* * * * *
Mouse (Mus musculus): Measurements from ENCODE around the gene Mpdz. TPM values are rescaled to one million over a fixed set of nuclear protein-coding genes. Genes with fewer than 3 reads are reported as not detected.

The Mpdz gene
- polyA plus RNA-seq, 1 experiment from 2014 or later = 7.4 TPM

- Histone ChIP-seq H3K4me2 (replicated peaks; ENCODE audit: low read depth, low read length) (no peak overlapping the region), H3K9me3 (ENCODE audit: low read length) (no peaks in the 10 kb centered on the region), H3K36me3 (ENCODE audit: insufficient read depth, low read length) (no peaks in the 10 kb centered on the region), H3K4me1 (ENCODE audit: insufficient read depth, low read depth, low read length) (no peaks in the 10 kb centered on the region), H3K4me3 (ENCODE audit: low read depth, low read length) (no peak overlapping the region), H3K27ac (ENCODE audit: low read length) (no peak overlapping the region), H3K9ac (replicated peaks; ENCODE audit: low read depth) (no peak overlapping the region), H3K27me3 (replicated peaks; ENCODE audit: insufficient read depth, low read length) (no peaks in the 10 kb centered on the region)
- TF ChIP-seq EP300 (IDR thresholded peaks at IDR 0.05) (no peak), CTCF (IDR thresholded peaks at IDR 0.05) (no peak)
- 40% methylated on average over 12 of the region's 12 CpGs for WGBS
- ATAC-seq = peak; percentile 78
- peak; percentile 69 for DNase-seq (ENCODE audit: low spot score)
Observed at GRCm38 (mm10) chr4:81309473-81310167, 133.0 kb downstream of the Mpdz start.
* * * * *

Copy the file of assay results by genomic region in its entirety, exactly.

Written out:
Mouse (Mus musculus): Measurements from ENCODE around the gene Mpdz. TPM values are rescaled to one million over a fixed set of nuclear protein-coding genes. Genes with fewer than 3 reads are reported as not detected.

The Mpdz gene
- polyA plus RNA-seq, 1 experiment from 2014 or later = 7.4 TPM

- Histone ChIP-seq H3K4me2 (replicated peaks; ENCODE audit: low read depth, low read length) (no peak overlapping the region), H3K9me3 (ENCODE audit: low read length) (no peaks in the 10 kb centered on the region), H3K36me3 (ENCODE audit: insufficient read depth, low read length) (no peaks in the 10 kb centered on the region), H3K4me1 (ENCODE audit: insufficient read depth, low read depth, low read length) (no peaks in the 10 kb centered on the region), H3K4me3 (ENCODE audit: low read depth, low read length) (no peak overlapping the region), H3K27ac (ENCODE audit: low read length) (no peak overlapping the region), H3K9ac (replicated peaks; ENCODE audit: low read depth) (no peak overlapping the region), H3K27me3 (replicated peaks; ENCODE audit: insufficient read depth, low read length) (no peaks in the 10 kb centered on the region)
- TF ChIP-seq EP300 (IDR thresholded peaks at IDR 0.05) (no peak), CTCF (IDR thresholded peaks at IDR 0.05) (no peak)
- 40% methylated on average over 12 of the region's 12 CpGs for WGBS
- ATAC-seq = peak; percentile 78
- peak; percentile 69 for DNase-seq (ENCODE audit: low spot score)
Observed at GRCm38 (mm10) chr4:81309473-81310167, 133.0 kb downstream of the Mpdz start.